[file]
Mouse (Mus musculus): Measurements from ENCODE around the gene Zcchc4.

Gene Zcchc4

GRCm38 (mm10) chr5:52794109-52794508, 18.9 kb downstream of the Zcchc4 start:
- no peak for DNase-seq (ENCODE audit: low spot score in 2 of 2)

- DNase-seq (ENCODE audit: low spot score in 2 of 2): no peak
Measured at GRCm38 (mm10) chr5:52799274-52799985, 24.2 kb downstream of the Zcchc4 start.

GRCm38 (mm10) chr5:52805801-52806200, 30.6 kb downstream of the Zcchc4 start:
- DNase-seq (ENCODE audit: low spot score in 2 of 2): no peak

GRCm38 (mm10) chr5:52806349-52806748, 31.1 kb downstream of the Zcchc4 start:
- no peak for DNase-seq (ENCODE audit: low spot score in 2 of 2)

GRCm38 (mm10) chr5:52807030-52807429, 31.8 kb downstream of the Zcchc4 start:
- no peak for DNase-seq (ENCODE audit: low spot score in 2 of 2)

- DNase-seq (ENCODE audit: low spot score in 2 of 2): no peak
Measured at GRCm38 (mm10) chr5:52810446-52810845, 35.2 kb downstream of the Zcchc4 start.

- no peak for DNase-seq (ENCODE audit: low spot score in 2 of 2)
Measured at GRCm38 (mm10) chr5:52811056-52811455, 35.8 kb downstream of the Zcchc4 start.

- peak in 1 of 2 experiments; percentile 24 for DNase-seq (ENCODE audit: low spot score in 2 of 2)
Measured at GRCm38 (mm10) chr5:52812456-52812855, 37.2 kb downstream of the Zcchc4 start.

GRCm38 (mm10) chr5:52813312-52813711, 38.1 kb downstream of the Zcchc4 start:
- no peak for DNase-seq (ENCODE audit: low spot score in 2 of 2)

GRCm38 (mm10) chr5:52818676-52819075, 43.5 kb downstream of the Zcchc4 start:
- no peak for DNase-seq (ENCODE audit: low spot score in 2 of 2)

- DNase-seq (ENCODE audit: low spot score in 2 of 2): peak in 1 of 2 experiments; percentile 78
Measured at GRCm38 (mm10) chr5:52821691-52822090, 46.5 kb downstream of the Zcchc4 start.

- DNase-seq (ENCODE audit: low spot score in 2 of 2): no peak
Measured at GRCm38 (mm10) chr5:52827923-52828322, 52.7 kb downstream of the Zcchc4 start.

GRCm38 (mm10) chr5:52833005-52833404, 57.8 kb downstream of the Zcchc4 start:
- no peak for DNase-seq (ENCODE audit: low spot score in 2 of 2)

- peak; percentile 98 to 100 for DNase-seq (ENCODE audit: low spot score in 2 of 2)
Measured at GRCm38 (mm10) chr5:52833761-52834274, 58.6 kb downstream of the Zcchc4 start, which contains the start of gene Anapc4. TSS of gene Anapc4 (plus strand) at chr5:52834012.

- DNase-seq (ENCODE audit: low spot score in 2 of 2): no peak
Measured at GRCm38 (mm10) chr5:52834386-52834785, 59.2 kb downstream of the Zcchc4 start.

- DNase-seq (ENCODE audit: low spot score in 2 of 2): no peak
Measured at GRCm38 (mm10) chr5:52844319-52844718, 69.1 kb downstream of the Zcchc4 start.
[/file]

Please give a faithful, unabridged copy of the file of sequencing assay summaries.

Mouse (Mus musculus): Measurements from ENCODE around the gene Zcchc4.

Gene Zcchc4

GRCm38 (mm10) chr5:52794109-52794508, 18.9 kb downstream of the Zcchc4 start:
- no peak for DNase-seq (ENCODE audit: low spot score in 2 of 2)

- DNase-seq (ENCODE audit: low spot score in 2 of 2): no peak
Measured at GRCm38 (mm10) chr5:52799274-52799985, 24.2 kb downstream of the Zcchc4 start.

GRCm38 (mm10) chr5:52805801-52806200, 30.6 kb downstream of the Zcchc4 start:
- DNase-seq (ENCODE audit: low spot score in 2 of 2): no peak

GRCm38 (mm10) chr5:52806349-52806748, 31.1 kb downstream of the Zcchc4 start:
- no peak for DNase-seq (ENCODE audit: low spot score in 2 of 2)

GRCm38 (mm10) chr5:52807030-52807429, 31.8 kb downstream of the Zcchc4 start:
- no peak for DNase-seq (ENCODE audit: low spot score in 2 of 2)

- DNase-seq (ENCODE audit: low spot score in 2 of 2): no peak
Measured at GRCm38 (mm10) chr5:52810446-52810845, 35.2 kb downstream of the Zcchc4 start.

- no peak for DNase-seq (ENCODE audit: low spot score in 2 of 2)
Measured at GRCm38 (mm10) chr5:52811056-52811455, 35.8 kb downstream of the Zcchc4 start.

- peak in 1 of 2 experiments; percentile 24 for DNase-seq (ENCODE audit: low spot score in 2 of 2)
Measured at GRCm38 (mm10) chr5:52812456-52812855, 37.2 kb downstream of the Zcchc4 start.

GRCm38 (mm10) chr5:52813312-52813711, 38.1 kb downstream of the Zcchc4 start:
- no peak for DNase-seq (ENCODE audit: low spot score in 2 of 2)

GRCm38 (mm10) chr5:52818676-52819075, 43.5 kb downstream of the Zcchc4 start:
- no peak for DNase-seq (ENCODE audit: low spot score in 2 of 2)

- DNase-seq (ENCODE audit: low spot score in 2 of 2): peak in 1 of 2 experiments; percentile 78
Measured at GRCm38 (mm10) chr5:52821691-52822090, 46.5 kb downstream of the Zcchc4 start.

- DNase-seq (ENCODE audit: low spot score in 2 of 2): no peak
Measured at GRCm38 (mm10) chr5:52827923-52828322, 52.7 kb downstream of the Zcchc4 start.

GRCm38 (mm10) chr5:52833005-52833404, 57.8 kb downstream of the Zcchc4 start:
- no peak for DNase-seq (ENCODE audit: low spot score in 2 of 2)

- peak; percentile 98 to 100 for DNase-seq (ENCODE audit: low spot score in 2 of 2)
Measured at GRCm38 (mm10) chr5:52833761-52834274, 58.6 kb downstream of the Zcchc4 start, which contains the start of gene Anapc4. TSS of gene Anapc4 (plus strand) at chr5:52834012.

- DNase-seq (ENCODE audit: low spot score in 2 of 2): no peak
Measured at GRCm38 (mm10) chr5:52834386-52834785, 59.2 kb downstream of the Zcchc4 start.

- DNase-seq (ENCODE audit: low spot score in 2 of 2): no peak
Measured at GRCm38 (mm10) chr5:52844319-52844718, 69.1 kb downstream of the Zcchc4 start.